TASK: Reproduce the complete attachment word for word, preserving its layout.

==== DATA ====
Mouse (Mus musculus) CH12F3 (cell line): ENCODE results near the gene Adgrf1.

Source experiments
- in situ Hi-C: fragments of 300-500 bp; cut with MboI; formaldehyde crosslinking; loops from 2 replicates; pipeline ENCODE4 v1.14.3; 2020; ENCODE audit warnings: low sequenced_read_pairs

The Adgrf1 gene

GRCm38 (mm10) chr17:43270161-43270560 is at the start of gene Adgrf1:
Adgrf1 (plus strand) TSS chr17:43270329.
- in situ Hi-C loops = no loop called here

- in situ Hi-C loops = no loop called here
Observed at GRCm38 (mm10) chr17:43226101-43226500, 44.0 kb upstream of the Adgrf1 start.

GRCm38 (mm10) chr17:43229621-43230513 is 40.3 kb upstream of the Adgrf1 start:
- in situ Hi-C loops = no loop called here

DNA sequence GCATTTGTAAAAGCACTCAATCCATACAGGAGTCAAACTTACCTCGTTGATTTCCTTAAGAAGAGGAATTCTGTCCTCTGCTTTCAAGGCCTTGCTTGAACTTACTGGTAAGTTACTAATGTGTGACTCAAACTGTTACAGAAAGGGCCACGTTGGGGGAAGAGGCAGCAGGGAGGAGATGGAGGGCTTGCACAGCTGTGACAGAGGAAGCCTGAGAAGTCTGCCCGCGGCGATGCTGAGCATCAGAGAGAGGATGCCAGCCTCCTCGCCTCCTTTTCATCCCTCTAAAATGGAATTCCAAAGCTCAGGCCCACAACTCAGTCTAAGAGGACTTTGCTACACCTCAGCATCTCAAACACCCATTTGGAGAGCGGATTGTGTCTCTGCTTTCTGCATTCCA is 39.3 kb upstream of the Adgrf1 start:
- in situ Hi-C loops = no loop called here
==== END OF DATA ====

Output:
Mouse (Mus musculus) CH12F3 (cell line): ENCODE results near the gene Adgrf1.

Source experiments
- in situ Hi-C: fragments of 300-500 bp; cut with MboI; formaldehyde crosslinking; loops from 2 replicates; pipeline ENCODE4 v1.14.3; 2020; ENCODE audit warnings: low sequenced_read_pairs

The Adgrf1 gene

GRCm38 (mm10) chr17:43270161-43270560 is at the start of gene Adgrf1:
Adgrf1 (plus strand) TSS chr17:43270329.
- in situ Hi-C loops = no loop called here

- in situ Hi-C loops = no loop called here
Observed at GRCm38 (mm10) chr17:43226101-43226500, 44.0 kb upstream of the Adgrf1 start.

GRCm38 (mm10) chr17:43229621-43230513 is 40.3 kb upstream of the Adgrf1 start:
- in situ Hi-C loops = no loop called here

DNA sequence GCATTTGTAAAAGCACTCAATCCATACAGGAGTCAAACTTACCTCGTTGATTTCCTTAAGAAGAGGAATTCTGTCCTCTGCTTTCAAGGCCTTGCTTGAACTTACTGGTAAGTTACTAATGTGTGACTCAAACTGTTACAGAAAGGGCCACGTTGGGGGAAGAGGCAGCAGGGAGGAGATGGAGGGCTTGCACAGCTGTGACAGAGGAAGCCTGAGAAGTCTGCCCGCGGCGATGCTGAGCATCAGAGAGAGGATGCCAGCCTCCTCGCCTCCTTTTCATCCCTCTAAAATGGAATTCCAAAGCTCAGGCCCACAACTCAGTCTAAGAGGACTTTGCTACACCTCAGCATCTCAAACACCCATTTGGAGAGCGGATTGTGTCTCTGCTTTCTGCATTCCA is 39.3 kb upstream of the Adgrf1 start:
- in situ Hi-C loops = no loop called here